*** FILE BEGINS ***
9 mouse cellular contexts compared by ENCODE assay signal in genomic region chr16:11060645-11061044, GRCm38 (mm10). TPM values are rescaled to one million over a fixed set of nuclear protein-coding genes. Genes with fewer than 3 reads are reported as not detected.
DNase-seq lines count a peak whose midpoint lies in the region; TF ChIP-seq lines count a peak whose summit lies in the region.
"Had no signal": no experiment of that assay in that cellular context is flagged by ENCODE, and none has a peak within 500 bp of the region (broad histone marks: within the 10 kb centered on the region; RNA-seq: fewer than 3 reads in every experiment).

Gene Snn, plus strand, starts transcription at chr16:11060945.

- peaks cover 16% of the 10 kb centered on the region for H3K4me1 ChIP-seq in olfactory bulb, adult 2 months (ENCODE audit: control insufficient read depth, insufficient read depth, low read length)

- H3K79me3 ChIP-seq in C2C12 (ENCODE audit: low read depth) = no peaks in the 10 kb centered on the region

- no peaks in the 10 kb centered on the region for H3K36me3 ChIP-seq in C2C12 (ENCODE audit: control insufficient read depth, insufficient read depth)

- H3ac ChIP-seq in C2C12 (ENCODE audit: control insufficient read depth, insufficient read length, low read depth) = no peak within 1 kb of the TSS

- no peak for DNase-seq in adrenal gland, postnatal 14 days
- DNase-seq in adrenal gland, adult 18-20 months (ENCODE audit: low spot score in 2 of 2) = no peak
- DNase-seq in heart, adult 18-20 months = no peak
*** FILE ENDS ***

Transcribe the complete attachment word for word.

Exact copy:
9 mouse cellular contexts compared by ENCODE assay signal in genomic region chr16:11060645-11061044, GRCm38 (mm10). TPM values are rescaled to one million over a fixed set of nuclear protein-coding genes. Genes with fewer than 3 reads are reported as not detected.
DNase-seq lines count a peak whose midpoint lies in the region; TF ChIP-seq lines count a peak whose summit lies in the region.
"Had no signal": no experiment of that assay in that cellular context is flagged by ENCODE, and none has a peak within 500 bp of the region (broad histone marks: within the 10 kb centered on the region; RNA-seq: fewer than 3 reads in every experiment).

Gene Snn, plus strand, starts transcription at chr16:11060945.

- peaks cover 16% of the 10 kb centered on the region for H3K4me1 ChIP-seq in olfactory bulb, adult 2 months (ENCODE audit: control insufficient read depth, insufficient read depth, low read length)

- H3K79me3 ChIP-seq in C2C12 (ENCODE audit: low read depth) = no peaks in the 10 kb centered on the region

- no peaks in the 10 kb centered on the region for H3K36me3 ChIP-seq in C2C12 (ENCODE audit: control insufficient read depth, insufficient read depth)

- H3ac ChIP-seq in C2C12 (ENCODE audit: control insufficient read depth, insufficient read length, low read depth) = no peak within 1 kb of the TSS

- no peak for DNase-seq in adrenal gland, postnatal 14 days
- DNase-seq in adrenal gland, adult 18-20 months (ENCODE audit: low spot score in 2 of 2) = no peak
- DNase-seq in heart, adult 18-20 months = no peak